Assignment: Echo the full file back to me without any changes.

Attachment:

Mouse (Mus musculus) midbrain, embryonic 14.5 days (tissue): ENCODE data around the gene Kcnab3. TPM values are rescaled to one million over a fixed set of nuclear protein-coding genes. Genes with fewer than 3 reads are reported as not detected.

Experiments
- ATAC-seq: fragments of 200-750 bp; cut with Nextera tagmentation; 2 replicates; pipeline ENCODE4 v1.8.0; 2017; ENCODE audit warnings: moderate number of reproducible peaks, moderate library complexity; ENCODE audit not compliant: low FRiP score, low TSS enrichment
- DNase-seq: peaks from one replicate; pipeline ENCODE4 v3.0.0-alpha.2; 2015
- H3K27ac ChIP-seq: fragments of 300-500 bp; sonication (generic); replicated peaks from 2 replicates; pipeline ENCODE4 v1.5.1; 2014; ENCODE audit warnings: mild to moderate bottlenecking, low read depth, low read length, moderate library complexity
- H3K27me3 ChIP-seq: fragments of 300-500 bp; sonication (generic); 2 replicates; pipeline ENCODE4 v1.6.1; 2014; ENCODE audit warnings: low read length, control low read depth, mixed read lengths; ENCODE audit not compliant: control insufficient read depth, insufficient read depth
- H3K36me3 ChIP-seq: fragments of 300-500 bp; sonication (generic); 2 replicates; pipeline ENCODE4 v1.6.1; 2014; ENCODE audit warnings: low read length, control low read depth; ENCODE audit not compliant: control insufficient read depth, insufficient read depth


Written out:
Mouse (Mus musculus) midbrain, embryonic 14.5 days (tissue): ENCODE data around the gene Kcnab3. TPM values are rescaled to one million over a fixed set of nuclear protein-coding genes. Genes with fewer than 3 reads are reported as not detected.

Experiments
- ATAC-seq: fragments of 200-750 bp; cut with Nextera tagmentation; 2 replicates; pipeline ENCODE4 v1.8.0; 2017; ENCODE audit warnings: moderate number of reproducible peaks, moderate library complexity; ENCODE audit not compliant: low FRiP score, low TSS enrichment
- DNase-seq: peaks from one replicate; pipeline ENCODE4 v3.0.0-alpha.2; 2015
- H3K27ac ChIP-seq: fragments of 300-500 bp; sonication (generic); replicated peaks from 2 replicates; pipeline ENCODE4 v1.5.1; 2014; ENCODE audit warnings: mild to moderate bottlenecking, low read depth, low read length, moderate library complexity
- H3K27me3 ChIP-seq: fragments of 300-500 bp; sonication (generic); 2 replicates; pipeline ENCODE4 v1.6.1; 2014; ENCODE audit warnings: low read length, control low read depth, mixed read lengths; ENCODE audit not compliant: control insufficient read depth, insufficient read depth
- H3K36me3 ChIP-seq: fragments of 300-500 bp; sonication (generic); 2 replicates; pipeline ENCODE4 v1.6.1; 2014; ENCODE audit warnings: low read length, control low read depth; ENCODE audit not compliant: control insufficient read depth, insufficient read depth